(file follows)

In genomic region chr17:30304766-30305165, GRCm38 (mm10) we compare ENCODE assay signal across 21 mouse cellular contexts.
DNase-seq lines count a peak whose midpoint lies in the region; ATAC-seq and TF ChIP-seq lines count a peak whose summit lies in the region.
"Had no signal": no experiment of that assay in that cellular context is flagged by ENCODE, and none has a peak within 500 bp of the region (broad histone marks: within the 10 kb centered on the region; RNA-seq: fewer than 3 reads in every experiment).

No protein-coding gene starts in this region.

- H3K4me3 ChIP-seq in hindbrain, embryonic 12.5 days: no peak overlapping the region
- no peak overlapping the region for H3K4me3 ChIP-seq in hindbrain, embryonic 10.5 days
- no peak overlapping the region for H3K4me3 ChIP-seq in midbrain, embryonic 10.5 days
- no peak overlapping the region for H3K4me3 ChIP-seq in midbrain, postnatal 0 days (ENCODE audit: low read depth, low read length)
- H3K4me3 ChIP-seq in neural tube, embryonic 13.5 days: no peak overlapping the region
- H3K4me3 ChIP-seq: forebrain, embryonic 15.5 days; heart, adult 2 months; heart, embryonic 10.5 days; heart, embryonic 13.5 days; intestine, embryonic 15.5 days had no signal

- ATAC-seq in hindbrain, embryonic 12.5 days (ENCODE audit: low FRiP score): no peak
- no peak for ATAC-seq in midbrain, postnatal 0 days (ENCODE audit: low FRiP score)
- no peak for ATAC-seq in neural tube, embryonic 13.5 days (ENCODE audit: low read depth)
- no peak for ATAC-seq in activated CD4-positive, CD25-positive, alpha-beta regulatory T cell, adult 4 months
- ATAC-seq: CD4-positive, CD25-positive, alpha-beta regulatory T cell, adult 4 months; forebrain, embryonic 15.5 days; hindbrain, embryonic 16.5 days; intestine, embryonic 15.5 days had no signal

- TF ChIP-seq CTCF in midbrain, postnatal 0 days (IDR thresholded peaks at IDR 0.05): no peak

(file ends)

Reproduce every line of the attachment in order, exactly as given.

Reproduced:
In genomic region chr17:30304766-30305165, GRCm38 (mm10) we compare ENCODE assay signal across 21 mouse cellular contexts.
DNase-seq lines count a peak whose midpoint lies in the region; ATAC-seq and TF ChIP-seq lines count a peak whose summit lies in the region.
"Had no signal": no experiment of that assay in that cellular context is flagged by ENCODE, and none has a peak within 500 bp of the region (broad histone marks: within the 10 kb centered on the region; RNA-seq: fewer than 3 reads in every experiment).

No protein-coding gene starts in this region.

- H3K4me3 ChIP-seq in hindbrain, embryonic 12.5 days: no peak overlapping the region
- no peak overlapping the region for H3K4me3 ChIP-seq in hindbrain, embryonic 10.5 days
- no peak overlapping the region for H3K4me3 ChIP-seq in midbrain, embryonic 10.5 days
- no peak overlapping the region for H3K4me3 ChIP-seq in midbrain, postnatal 0 days (ENCODE audit: low read depth, low read length)
- H3K4me3 ChIP-seq in neural tube, embryonic 13.5 days: no peak overlapping the region
- H3K4me3 ChIP-seq: forebrain, embryonic 15.5 days; heart, adult 2 months; heart, embryonic 10.5 days; heart, embryonic 13.5 days; intestine, embryonic 15.5 days had no signal

- ATAC-seq in hindbrain, embryonic 12.5 days (ENCODE audit: low FRiP score): no peak
- no peak for ATAC-seq in midbrain, postnatal 0 days (ENCODE audit: low FRiP score)
- no peak for ATAC-seq in neural tube, embryonic 13.5 days (ENCODE audit: low read depth)
- no peak for ATAC-seq in activated CD4-positive, CD25-positive, alpha-beta regulatory T cell, adult 4 months
- ATAC-seq: CD4-positive, CD25-positive, alpha-beta regulatory T cell, adult 4 months; forebrain, embryonic 15.5 days; hindbrain, embryonic 16.5 days; intestine, embryonic 15.5 days had no signal

- TF ChIP-seq CTCF in midbrain, postnatal 0 days (IDR thresholded peaks at IDR 0.05): no peak